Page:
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Was of a Kentish family, cousin to the celebrated dramatic
writer, and son to the learned Dr Giles Fletcher, whom Wood calls an excellent poet (ambassador to Russia, and author of the History of that Commonwealth, a little volume, suppressed ou its first publication in 1591, but reprinted in 1643 ) Phineas, like his father, was educated at Eton, and King's College, Cambridge, where he entered in 1600, and afterwards took the degrees of A. B. and A. M. In 16żl he was presented to the benefice of Hilgay, in Norfolk, which he seems to have held twenty. nine years. He was the author of “ Siceledes,” a piscatory drama or pastoral, 4to. 1631, (originally intended to have been performed before James I. in 1614) and “ The “ Purple Island, or the Isle of Man,” in twelve cantos of seven-lined stanzas, being an allegorical description of the human body and mind. This poem, which deserves to be better known, was printed at Cambridge, 1633, 4to.
together with Piscatorie Eclogs and other Poeticall “ Miscellanies.” Mr Headley, whose remarks on Fletcher well merit the reader's attention, observes that “ Milton “ read and imitated him, and that he is eminently entitled
“ to a very high rank among our old English classics." Fletcher's “Purple Island” may be found in Dr Anderson's
Poets, with a biographical account prefixed.
[From the sixth Piscatory Eclogue.]
Love's sooner felt than seen; his substance thin
Betwixt those snowy mounts in ambush lies ; Oft in the eyes he spreads his subtle gin;
He therefore soonest wins that fastest flies. Fly thence, my dear, fly fast, my Thomalin! Who him encounters once, for ever dies.
But if he lurk between the ruddy lips,
Unhappy soul, that thence his nectar sips, While down into his heart the sugar'd poison slips !
Oft in a voice he creeps down through the ear;
Oft from a blushing cheek he lights his fire;
Oft in a soft smooth skin doth close retire;
Himself's a dart, when nothing else can move:
Who then the captive soul can well reprove, When Love and Virtue's self become the darts of
To Mr Jo. Tomkins. THOMALIN, my lief, thy music strains to hear More wraps my soul, than when the swelling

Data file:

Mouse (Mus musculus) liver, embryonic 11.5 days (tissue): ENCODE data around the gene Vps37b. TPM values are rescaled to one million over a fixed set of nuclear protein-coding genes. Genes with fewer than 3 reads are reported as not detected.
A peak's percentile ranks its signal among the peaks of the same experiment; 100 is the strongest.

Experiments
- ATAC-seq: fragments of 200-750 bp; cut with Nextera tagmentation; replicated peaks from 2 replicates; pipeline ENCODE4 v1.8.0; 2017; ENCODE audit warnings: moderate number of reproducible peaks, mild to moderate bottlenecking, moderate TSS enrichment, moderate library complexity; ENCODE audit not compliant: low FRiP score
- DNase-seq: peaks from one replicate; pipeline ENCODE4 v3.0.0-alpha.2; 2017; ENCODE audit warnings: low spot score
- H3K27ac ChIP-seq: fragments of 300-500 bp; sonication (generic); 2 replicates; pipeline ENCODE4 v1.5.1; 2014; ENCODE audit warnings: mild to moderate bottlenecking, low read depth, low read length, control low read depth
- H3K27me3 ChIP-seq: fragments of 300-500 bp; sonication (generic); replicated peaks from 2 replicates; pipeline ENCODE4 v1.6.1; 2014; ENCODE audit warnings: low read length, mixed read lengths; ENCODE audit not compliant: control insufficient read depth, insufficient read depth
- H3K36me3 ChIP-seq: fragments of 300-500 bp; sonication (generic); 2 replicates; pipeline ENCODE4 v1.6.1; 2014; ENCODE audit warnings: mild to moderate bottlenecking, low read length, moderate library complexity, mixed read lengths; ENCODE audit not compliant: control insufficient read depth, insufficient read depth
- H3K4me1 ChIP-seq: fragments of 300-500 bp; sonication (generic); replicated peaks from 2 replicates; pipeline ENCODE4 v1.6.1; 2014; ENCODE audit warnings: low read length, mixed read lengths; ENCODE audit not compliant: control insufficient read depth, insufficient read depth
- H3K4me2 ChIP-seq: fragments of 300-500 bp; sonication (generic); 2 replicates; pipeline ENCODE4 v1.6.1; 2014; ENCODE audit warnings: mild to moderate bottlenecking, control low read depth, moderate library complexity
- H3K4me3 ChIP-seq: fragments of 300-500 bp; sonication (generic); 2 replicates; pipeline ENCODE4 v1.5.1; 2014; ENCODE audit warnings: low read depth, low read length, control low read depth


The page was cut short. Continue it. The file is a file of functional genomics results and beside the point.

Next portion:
winds On craggy rocks their whistling voices tear:
Or when the sea, if stopt his course he finds, With broken murmurs thinks weak shores to fear, Scorning such sandy cords his proud head binds :
More than where rivers in the summer ray,
Through covert glades cutting their shady way, Run tumbling down the lawns, and with the peb
Thy strains to hear, old Chamus from his cell
Comes guarded with an hundred Nymphs around; An hundred Nymphs, that in his rivers dwell,
About him flock with water-lilies crown'd: For thee the Muses leave their silver well, And marvel where thou all their art hast found.
There sitting they admire thy dainty strains,
And, while thy sadder accent sweetly plains, Feel thousand sugar'd joys creep in their melting
How oft have I, the Muses' bower frequenting, Miss'd them at home, and found them all with
Whether thou sing'st sad Eupathus lamenting,
Or tunest notes to sacred harmony, The ravish'd soul with thy sweet songs consenting, Scorning the earth, in heavenly ecstacy, Transcends the stars, and with the angels' train Those courts surveys; and now, come back
again, Finds yet another heaven in thy delightful strain.
Ah! could’st thou here thy humble mind content
Lowly with me to live in country cell, And learn suspect the court's proud blandishment,
Here might we safe, here might we sweetly dwell. Live Pallas in her towers and marble tent, But ah! the country bowers please me as well.
There with my Thomalin I safe would sing,
And frame sweet ditties to thy sweeter string; There would we laugh at spite and Fortune's thun
No Flattery, Hate, or Envy lodgeth there;
There no Suspicion wall'd' in proved steel, Yet fearful of the arms herself doth wear;
Pride is not there; no tyrant there we feel. No clamorous laws shall deaf thy music ear: They know no change, nor wanton Fortune':
Thousand fresh sports grow in those dainty places,
But seeing fate my happy wish refuses,
Let me alone enjoy my low estate,
Only scorn'd poverty and Fortune's hate
Safe in my humble cottage will I rest;
And lifting up from my untainted breast